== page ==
Visiting Scientists Target Endometritis

The University of Kentucky Gluck Equine Research Center plays host to visiting scientists from around the world, and this summer was no exception. Mette Christoffersen, DVM, and Morten Petersen, PhD, DVM, Dipl. ACT, both from the University of Copenhagen, and Pauline Peugent, a French student working on her master's degree, have spent several months in Lexington researching equine reproduction.

Christoffersen and Petersen learned about the opportunity to study at the Gluck Center from Department of Veterinary Science chair Mats Troedsson, DVM, PhD, Dipl. ACT, who has a strong partnership with the University of Copenhagen.

Petersen will conduct research at the Gluck Center until December, and Christoffersen hopes to stay until the end of the fall semester.

Christoffersen's research focuses on the immunologic response to bacterial endometritis in resistant versus susceptible mares. Endometritis is an infection in the superficial layer of the uterus. Mares with signs of persistent endometritis that are unable to clear their uterus of bacteria and inflammation within the normal time period are often called “susceptible mares.” Christoffersen studied the inflammatory response in the uterus and systemically. She hopes to soon begin a new study at Gluck that will compare the effectiveness of two treatments (dexamethazone and immunomodulating compound) on bacterial endometritis in susceptible mares.

Petersen, who has studied at the Gluck Center through support by the Albert and Lorraine Clay Fellowship, also focused on endometritis in mares. Some bacteria can establish infections deep in the uterine wall and become inactive. Their presence affects uterine gland secretion and could potentially lead to pregnancy loss. Inactive or "dormant" bacteria, located deep in the endometrium, are difficult to identify and treat effectively. Petersen’s research sought to discover a new diagnostic tool for uncovering unapparent endometritis infections. Petersen and Christoffersen agreed the Gluck Center's facilities made it easy to conduct extensive studies.

"You don't see this amount of research horses in many universities," Christoffersen said.

"In this area of research you can get valuable information from samples collected from broodmares, but you need control animals [animals studied without a given test for comparison]. That's where research animals come in," Petersen said.

Both scientists have narrowed their fields of interest to equine reproduction over the course of their careers. Christoffersen's family owned Standardbreds, and she spent three years in private veterinary practice in Denmark before beginning her PhD. During her time as a veterinarian, she became fascinated with the value of broodmares as economic vehicles, as well as their importance to their owners.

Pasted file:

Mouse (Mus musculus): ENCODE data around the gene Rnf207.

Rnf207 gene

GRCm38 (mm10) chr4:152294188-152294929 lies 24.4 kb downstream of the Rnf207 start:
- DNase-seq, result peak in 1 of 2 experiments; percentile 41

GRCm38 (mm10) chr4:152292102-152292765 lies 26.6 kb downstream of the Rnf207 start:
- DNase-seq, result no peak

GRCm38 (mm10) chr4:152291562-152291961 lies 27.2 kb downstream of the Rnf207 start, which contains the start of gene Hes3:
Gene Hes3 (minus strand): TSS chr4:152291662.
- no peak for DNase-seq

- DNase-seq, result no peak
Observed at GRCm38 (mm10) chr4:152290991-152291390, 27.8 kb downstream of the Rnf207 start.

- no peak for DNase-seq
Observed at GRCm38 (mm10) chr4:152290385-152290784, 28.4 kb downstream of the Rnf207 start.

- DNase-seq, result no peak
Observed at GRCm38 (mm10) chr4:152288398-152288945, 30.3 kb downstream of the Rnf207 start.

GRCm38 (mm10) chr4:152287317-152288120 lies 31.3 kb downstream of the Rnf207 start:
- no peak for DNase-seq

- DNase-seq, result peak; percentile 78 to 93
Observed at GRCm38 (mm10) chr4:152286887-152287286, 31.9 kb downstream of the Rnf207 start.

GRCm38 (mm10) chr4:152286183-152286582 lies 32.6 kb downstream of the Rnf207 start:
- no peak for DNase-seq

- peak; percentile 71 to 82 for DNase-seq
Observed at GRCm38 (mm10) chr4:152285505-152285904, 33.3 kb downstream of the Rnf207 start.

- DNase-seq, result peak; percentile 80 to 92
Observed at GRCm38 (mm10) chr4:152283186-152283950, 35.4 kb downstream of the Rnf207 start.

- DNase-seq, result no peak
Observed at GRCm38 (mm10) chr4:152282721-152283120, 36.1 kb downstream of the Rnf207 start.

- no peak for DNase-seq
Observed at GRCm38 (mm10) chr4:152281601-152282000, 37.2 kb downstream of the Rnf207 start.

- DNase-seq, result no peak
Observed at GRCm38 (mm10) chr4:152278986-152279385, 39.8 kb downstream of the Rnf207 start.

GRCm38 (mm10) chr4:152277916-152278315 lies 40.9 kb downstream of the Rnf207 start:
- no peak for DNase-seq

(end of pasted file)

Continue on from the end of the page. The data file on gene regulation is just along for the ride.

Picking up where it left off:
Petersen's fascination with bacterial reproduction diseases is more mental.

"I see it as a challenge, to see if you can crack the code of biology and improve reproductive efficiency … it's fascinating how, on one side, an animal tries to cope with infections and, on the other, how the bacteria modulates to maximize its chances of establishing an infection, and we need to understand both aspects. As a clinician I try to observe, diagnose, and treat, but primarily prevent," he said.

Assisting Petersen and Christoffersen in their research was Peugent. She came to the Gluck Center in July for the 10th International Symposium on Equine Reproduction and saw the facility as an opportunity for specialized study.

Peugent completed the equivalent to a bachelor's degree in agricultural engineering and is focusing on applied biology of animal products for her master's degree. While interested in horses and fascinated by the lab work she did with Petersen and Christoffersen, Peugent said she has not committed to a specific field of study after her degree program is completed.

"For the moment I am open-minded. I still have time to decide," she said.

All three visiting scientists said working in America's horse country was an excellent opportunity. Researchers at the Gluck Center there were equally happy to host them.

"It has been a real pleasure to have so many visiting scientists come to work in Dr. Troedsson's lab at Gluck," Kristen Scoggin, PhD, said. "Each person brings their own expertise and unique set of skills such that we can all learn from each other."

"Collaborations with researchers and research groups around the world [are] part of the Gluck Center's national and international leadership," Troedsson said.

Troedsson said the Clay Fellowship is vital for international scientists wanting to do research at the Gluck Center, calling it "very valuable in our interactions and collaboration with scientists around the world."

The Gluck Center does not have a formal application process or program for interns or scientists from other countries, and those interested should contact Troedsson personally. For more information about the Gluck Center and its programs, visit the website.

Natalie Voss is a UK equine communications intern and recent graduate in equine science and management.

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